Then, you plug your computer into the router, do a little configuration (explained rather easily in the manual) and you are ready to use wireless.

    Just remember to read the part of the manual that shows how to NOT BROADCAST the SSID!!!

    (Edited to add: Col is how we refer to HAL9000 here)

    +
    0 Votes
    HAL 9000 Moderator

    Yes that will work a treat and no problems my problem is living in AU I'm not sure who sells what in the US so I try to keep away from the retailers mainly because I don't ever use them myself so I'm not sure of what the different places sell or in this case who they actually are and how reputable they are so I avoid using store names.

    Now where is that Airlock Control so that I can **** Dave out the nearest one as he's getting way to close to finding out my real mission.

    +
    0 Votes
    daveo2000

    It's OK, Hal. Don't worry about the guy opening the panel behind the desk over there. He .. just .. wants .. to .. clean .. the ... memory ... boardssssssss.

    Anyway, there are a couple of Internet based companies that have very good ratings. I, personally, shop quite a bit using Newegg and am quite satisfied. I do recommend shopping around but that one is a good basis for comparison.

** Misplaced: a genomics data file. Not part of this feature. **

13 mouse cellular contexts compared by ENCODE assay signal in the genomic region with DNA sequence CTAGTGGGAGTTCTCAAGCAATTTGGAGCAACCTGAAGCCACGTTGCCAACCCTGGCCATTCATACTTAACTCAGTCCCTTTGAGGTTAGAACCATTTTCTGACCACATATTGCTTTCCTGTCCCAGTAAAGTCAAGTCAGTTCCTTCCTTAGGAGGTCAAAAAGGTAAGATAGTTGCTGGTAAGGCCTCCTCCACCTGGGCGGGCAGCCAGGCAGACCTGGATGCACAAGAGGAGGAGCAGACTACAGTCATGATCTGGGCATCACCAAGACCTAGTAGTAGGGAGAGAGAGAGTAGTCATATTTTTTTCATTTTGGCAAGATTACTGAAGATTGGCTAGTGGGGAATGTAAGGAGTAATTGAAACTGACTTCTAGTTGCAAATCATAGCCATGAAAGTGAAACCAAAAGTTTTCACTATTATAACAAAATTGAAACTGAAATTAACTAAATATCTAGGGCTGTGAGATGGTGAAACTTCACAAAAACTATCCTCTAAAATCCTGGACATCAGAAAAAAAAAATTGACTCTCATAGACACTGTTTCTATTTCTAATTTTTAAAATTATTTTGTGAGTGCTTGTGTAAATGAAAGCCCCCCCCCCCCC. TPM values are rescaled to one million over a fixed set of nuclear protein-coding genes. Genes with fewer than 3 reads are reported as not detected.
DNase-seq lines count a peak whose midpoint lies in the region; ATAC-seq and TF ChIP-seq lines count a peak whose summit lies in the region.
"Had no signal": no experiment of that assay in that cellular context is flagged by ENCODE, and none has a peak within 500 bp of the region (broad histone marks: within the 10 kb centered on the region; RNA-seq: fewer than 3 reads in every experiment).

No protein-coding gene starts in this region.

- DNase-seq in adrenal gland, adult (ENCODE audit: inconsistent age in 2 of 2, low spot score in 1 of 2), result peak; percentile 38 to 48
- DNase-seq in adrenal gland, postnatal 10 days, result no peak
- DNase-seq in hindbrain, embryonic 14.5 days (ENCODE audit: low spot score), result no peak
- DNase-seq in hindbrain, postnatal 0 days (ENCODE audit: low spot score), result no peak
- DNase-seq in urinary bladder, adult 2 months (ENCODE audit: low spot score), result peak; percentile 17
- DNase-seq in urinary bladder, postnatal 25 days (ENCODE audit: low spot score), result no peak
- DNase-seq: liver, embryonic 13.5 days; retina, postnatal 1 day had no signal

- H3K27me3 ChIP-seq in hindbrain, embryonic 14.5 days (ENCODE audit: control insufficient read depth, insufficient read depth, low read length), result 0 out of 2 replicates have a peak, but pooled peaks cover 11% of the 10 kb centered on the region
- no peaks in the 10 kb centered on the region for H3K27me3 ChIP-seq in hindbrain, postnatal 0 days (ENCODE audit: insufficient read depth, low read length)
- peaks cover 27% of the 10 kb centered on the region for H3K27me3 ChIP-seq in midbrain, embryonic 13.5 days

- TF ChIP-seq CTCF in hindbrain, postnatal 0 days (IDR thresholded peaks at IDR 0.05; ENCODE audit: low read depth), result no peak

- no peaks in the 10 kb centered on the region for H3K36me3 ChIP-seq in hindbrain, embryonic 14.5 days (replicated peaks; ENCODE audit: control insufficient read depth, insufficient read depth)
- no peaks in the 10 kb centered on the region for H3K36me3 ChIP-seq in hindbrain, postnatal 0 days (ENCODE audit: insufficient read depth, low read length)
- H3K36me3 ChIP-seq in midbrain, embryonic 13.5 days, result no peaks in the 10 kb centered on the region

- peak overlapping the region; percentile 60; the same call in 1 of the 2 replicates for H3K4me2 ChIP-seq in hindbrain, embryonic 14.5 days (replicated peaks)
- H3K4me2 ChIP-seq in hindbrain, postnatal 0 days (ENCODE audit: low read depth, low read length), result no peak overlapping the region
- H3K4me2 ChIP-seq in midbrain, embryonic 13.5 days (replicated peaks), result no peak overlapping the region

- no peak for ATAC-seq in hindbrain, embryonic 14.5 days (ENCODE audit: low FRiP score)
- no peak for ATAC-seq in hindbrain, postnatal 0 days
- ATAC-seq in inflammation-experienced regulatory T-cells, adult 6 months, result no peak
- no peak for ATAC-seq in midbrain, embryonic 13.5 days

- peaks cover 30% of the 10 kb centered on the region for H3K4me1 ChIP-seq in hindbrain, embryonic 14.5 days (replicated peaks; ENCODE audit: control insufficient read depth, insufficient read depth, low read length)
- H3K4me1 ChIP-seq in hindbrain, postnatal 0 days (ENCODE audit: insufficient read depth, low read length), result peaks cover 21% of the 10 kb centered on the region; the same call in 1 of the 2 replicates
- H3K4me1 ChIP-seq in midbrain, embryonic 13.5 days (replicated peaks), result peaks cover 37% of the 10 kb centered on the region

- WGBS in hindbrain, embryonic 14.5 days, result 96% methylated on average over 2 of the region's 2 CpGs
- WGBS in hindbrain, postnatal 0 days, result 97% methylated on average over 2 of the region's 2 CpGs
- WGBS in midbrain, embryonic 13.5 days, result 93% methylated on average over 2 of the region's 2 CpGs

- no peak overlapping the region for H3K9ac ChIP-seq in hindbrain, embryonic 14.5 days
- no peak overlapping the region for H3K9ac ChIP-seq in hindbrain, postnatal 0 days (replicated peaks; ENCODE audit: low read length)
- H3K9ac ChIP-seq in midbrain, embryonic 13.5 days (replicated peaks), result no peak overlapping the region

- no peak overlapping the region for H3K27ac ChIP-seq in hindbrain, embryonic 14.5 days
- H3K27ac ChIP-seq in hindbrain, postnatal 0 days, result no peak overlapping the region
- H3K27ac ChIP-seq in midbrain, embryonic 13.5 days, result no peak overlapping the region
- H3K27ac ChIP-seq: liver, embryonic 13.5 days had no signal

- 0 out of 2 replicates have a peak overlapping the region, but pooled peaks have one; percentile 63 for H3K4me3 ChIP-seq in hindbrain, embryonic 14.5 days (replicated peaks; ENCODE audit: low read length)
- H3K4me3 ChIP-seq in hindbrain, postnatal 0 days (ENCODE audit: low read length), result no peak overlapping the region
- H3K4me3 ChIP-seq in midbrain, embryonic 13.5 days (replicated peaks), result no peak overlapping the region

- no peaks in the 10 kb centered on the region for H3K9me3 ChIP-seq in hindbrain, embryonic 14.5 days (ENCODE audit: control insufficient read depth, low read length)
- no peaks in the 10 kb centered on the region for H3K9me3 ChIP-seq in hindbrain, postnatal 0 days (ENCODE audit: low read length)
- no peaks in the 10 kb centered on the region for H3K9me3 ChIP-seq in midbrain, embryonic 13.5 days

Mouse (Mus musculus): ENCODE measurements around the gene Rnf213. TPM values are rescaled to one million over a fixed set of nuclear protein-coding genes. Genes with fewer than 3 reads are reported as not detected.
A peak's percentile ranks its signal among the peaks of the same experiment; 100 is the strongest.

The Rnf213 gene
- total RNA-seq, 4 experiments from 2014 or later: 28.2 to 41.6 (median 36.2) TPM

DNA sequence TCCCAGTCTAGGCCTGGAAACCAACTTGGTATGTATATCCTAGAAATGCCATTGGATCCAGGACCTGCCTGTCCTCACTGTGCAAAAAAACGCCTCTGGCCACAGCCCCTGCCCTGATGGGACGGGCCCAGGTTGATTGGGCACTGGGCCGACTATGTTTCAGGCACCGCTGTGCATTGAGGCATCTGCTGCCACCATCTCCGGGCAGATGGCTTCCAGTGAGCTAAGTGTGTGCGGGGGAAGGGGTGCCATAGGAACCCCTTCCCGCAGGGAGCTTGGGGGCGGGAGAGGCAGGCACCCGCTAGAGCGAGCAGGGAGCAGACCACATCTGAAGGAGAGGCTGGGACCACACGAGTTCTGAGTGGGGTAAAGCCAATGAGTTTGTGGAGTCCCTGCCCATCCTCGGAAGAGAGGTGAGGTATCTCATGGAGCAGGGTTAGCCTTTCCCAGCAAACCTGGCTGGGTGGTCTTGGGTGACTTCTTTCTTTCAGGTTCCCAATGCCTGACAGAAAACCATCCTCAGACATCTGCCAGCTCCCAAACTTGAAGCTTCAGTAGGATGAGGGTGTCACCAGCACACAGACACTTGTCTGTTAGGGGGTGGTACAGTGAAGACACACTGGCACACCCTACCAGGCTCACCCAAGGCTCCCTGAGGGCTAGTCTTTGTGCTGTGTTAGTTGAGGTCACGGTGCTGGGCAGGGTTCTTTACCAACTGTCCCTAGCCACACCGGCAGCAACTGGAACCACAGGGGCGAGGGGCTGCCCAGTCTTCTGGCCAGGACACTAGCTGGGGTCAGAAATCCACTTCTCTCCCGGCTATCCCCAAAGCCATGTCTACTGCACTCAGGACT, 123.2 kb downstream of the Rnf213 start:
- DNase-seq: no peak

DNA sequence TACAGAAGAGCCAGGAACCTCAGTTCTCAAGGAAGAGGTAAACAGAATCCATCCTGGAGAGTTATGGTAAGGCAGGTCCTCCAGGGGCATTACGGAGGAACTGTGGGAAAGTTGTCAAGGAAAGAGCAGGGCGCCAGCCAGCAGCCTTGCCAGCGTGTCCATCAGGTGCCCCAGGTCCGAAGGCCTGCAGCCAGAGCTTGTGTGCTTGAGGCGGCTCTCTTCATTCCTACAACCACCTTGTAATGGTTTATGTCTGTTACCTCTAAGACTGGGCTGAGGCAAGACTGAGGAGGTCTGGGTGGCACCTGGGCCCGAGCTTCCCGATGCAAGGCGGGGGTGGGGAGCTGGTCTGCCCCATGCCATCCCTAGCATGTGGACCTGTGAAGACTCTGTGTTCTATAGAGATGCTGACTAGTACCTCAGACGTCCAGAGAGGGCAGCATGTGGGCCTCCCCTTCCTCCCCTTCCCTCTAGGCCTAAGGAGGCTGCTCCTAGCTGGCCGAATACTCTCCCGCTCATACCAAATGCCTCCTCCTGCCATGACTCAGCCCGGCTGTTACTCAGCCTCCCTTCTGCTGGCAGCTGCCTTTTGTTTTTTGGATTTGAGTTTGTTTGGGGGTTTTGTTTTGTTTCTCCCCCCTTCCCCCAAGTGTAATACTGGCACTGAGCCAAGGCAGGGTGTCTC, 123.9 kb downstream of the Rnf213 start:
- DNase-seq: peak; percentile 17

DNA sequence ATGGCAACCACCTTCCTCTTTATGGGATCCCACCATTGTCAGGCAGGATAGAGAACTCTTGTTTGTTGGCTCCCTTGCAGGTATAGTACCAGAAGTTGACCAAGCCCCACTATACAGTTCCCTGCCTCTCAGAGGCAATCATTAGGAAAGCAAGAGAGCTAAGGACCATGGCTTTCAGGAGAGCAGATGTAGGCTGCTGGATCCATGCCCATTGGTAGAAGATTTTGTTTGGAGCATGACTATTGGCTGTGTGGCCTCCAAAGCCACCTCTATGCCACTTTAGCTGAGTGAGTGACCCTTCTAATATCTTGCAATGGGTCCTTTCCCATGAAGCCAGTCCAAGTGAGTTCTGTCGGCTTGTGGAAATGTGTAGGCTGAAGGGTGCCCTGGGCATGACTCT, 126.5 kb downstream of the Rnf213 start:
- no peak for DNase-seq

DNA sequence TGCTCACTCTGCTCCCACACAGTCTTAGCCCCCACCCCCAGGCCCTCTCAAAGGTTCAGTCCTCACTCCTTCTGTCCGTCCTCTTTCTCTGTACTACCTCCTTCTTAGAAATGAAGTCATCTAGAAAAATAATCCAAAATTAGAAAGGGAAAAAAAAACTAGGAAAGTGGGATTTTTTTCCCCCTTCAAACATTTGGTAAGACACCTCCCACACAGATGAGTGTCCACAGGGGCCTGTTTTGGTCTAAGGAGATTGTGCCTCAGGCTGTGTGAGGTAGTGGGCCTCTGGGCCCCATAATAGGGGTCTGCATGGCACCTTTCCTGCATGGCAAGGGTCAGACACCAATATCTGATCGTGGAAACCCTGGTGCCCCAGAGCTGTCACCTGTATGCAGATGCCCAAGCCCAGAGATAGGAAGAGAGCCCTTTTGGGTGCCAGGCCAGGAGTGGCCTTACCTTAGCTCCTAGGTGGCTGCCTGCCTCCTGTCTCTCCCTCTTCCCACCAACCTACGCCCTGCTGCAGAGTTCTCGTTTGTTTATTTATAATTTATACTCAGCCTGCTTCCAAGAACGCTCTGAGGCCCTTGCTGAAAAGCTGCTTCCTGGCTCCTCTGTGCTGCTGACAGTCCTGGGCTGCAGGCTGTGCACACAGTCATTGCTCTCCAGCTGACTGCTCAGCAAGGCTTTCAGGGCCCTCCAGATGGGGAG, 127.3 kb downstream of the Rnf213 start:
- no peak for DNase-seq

+
    0 Votes
    chyomphosy

    I read this information eagerly, if without full understanding, because I need to add a work computer at home and want it to be online. However, there seems to be some suggestion that doing this is in some way dishonest. Am I misunderstanding? I do not want to defraud my cable provider, just to figure out how to hook up the bits and pieces the company sent home with me.

    +
    0 Votes
    HAL 9000 Moderator

    The only way that you can do anything possible close to dishonest is to provide an unsecured WiFi Access point and on sell your ISP services to anyone capable of using a WiFi device and is within range.

    You are not required to use what the Company provides but if you stop using their equipment they no longer will be able to support you as they don't support hardware that they don't supply.

    As far as ISP's go provided that you are downloading or accessing locally there isn't a problem and of course paying the bill for your usage.

    Col